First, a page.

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AGBU Hye Geen Holds Ninth Annual Young Circle Conference

May 12, 2014

Expert Panelists Participate in “Sports: Shaping a Nation: An Arena for Diplomacy, Business and Identity”

The relationship between athletics and international affairs was the theme of this year’s AGBU Hye Geen Young Circle conference, which brought together a panel of experts to discuss the sports industry, culture and the Armenian diaspora. The ninth annual event, “Sports: Shaping a Nation: An Arena for Diplomacy, Business and Identity,” drew over 130 guests to Woodbury University in Burbank, California.

Every Young Circle conference provides a forum to educate the public on issues such as architecture, the media and mental health. In her opening address, Hye Geen founder and chair Sona Yacoubian described the inspiration for 2014. Recalling her childhood school in Lebanon, she remarked, “Every school day began with exercises to help us focus on our studies and every year we celebrated the Navasartian Games, which gathered youth teams. We hope this conference reinforces that sense of solidarity.”

Archpriest Father Zaven Arzoumanian, representing the Western Diocese of the Armenian Church, and Bared Maronian, the award-winning filmmaker of “Orphans of the Genocide,” joined Yacoubian in welcoming the crowd. Father Arzoumanian pointed to the positive example set by Ararat Chrissian, the turn-of-the-century coach who instilled discipline, character and fair play in countless young athletes. Maronian shared a clip from his documentary and highlighted the work of Vahan Cheraz, who, following the Armenian Genocide, organized sporting events in a Gyumri orphanage to teach youth the necessary skills for building resilience and endurance in the face of suffering.

Led by moderator Manouk Akopyan, a digital content producer for the National Football League, the panelists discussed the power of sports diplomacy today. Nancy Gavoor, a personal trainer and educator, recounted her experience as an envoy for the U.S. Information Agency program, Building Democracy and Diplomacy with Sports. In that role, she saw states strengthen ties through various events—table tennis championships in China, arm wrestling competitions in Iran, as well as soccer matches between Armenia and Turkey.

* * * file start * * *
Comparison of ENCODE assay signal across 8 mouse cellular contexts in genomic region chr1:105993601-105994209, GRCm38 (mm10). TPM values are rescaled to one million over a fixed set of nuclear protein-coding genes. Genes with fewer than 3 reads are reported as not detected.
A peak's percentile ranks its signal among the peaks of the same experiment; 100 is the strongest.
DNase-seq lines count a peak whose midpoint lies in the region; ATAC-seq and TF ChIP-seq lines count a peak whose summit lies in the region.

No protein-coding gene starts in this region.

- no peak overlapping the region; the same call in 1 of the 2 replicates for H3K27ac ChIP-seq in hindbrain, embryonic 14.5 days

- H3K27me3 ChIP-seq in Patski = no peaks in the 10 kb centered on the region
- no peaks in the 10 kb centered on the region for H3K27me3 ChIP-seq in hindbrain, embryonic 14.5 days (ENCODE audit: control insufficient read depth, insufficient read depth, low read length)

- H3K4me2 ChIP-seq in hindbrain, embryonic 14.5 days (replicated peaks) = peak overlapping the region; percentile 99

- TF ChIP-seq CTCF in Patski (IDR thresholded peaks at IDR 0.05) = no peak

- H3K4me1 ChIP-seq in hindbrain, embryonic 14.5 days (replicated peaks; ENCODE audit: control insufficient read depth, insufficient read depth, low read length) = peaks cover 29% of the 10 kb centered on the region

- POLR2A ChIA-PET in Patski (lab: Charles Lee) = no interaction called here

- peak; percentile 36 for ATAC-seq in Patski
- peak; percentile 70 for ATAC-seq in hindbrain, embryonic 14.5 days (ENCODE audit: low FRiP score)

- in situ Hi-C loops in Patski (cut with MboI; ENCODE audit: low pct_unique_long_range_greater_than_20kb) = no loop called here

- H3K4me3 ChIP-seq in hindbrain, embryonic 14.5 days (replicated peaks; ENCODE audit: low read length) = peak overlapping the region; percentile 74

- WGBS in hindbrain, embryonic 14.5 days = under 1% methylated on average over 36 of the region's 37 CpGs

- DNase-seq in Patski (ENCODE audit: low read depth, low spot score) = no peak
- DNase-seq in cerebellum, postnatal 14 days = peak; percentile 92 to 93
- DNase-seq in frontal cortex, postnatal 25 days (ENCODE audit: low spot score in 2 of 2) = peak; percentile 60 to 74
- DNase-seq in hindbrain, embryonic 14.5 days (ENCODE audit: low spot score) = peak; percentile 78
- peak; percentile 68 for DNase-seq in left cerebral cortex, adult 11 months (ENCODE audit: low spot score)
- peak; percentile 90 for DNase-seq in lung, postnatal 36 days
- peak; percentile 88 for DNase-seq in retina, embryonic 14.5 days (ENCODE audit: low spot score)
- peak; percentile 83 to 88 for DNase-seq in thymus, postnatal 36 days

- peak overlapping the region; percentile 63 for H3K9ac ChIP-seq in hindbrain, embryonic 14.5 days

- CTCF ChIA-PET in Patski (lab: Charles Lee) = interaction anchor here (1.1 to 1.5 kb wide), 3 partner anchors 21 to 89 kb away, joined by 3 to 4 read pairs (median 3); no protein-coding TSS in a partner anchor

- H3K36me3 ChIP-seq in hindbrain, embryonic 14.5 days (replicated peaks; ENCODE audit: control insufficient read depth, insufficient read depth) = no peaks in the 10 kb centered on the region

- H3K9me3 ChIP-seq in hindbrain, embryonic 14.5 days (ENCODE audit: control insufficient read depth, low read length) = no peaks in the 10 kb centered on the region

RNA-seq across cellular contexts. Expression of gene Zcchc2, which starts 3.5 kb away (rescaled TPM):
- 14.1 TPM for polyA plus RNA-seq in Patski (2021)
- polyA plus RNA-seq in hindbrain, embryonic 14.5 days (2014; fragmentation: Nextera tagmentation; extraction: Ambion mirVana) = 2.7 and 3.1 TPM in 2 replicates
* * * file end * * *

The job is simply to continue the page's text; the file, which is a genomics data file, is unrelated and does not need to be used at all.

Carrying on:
Sociology graduate student Megan Fornasar and martial arts trainer Edmond Tarverdyan noted the ways sports cultivate a sense of national identity across countries, and confidence among youth. Fornasar, who researches multiculturalism at the University of California, Los Angeles, commented: “Especially when the national flag is raised, the games we play create a powerful, shared experience. At the same time, they bring together people and groups who may not otherwise interact.” Tarverdyan is responsible for sending athletes to those high-profile games; he has trained world boxing champion Vic Darchinian and Olympian boxer Vanes Martirosyan. In his presentation, Tarverdyan relayed how rewarding it is to help children and teenagers become proficient in martial arts.

Yet, the path to stardom can create controversy, speaker Cory Shakarian noted. As a sports business executive and sales and marketing professional, Shakarian has witnessed athletes’ exorbitant salaries continue to rise. He argued that the phenomenon has deterred talented young people from pursuing careers in science and technology, and from making promising contributions to those fields. The consensus among all the panelists was that athletics must be part of a well-rounded curriculum for students, that coaches should act as educators and that schools should encourage team sports.

The ninth annual Young Circle conference was also an opportunity to honor Richard N. Demirjian, a key member of the California and Michigan diaspora communities. Demirjian is the author of multiple books including “Armenian-American & Canadian Who’s Who of Outstanding Athletes, Coaches and Sport Personalities” and a co-founder of the Western Armenian Athletic Association. When the event came to a close, the audience gave him, the participants and the Hye Geen Young Circle repeated rounds of applause.

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